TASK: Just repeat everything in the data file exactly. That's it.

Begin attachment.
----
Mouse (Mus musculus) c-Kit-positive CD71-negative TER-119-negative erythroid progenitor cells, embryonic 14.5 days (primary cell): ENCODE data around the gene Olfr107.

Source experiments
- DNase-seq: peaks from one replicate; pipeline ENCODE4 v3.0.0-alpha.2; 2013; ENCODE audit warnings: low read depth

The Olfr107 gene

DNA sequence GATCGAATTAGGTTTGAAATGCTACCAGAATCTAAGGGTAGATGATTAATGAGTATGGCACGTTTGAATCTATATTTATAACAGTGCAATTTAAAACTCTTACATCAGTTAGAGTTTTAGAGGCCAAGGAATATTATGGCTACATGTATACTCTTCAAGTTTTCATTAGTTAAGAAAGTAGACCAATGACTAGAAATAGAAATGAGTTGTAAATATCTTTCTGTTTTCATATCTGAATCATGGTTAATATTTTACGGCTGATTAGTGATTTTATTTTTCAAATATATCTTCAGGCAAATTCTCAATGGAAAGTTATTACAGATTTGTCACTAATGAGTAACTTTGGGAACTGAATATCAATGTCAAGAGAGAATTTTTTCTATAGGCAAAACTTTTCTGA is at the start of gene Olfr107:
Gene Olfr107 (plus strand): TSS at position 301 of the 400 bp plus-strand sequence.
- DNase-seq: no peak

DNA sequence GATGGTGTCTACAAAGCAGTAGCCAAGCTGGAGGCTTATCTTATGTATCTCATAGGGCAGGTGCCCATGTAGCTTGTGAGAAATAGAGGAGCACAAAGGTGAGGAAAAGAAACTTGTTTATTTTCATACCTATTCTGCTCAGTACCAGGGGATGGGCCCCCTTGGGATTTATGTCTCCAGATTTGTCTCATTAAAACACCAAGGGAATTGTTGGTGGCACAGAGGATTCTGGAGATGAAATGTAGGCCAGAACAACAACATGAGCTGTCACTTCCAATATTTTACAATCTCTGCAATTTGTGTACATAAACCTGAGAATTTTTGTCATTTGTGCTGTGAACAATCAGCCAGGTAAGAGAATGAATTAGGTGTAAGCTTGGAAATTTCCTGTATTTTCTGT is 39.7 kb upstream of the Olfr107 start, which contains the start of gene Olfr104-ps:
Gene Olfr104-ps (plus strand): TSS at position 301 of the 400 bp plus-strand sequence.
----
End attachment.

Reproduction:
Mouse (Mus musculus) c-Kit-positive CD71-negative TER-119-negative erythroid progenitor cells, embryonic 14.5 days (primary cell): ENCODE data around the gene Olfr107.

Source experiments
- DNase-seq: peaks from one replicate; pipeline ENCODE4 v3.0.0-alpha.2; 2013; ENCODE audit warnings: low read depth

The Olfr107 gene

DNA sequence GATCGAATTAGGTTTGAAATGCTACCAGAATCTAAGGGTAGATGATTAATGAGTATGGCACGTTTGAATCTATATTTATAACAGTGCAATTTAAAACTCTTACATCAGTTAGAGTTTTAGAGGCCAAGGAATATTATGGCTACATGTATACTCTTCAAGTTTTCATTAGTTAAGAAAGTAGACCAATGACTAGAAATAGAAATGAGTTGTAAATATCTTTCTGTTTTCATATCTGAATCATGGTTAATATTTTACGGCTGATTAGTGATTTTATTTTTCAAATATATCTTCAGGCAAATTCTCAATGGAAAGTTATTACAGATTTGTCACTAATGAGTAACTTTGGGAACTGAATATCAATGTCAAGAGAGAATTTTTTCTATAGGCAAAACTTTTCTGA is at the start of gene Olfr107:
Gene Olfr107 (plus strand): TSS at position 301 of the 400 bp plus-strand sequence.
- DNase-seq: no peak

DNA sequence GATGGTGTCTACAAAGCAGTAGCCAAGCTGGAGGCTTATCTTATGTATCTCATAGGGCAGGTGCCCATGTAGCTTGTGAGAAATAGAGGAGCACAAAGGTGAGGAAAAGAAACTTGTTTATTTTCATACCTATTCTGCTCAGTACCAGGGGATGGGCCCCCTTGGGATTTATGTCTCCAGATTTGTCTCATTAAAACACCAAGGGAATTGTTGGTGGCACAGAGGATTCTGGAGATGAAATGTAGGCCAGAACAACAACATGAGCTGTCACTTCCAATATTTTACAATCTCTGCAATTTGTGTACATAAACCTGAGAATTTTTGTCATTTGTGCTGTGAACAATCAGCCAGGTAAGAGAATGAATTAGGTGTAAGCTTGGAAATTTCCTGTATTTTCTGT is 39.7 kb upstream of the Olfr107 start, which contains the start of gene Olfr104-ps:
Gene Olfr104-ps (plus strand): TSS at position 301 of the 400 bp plus-strand sequence.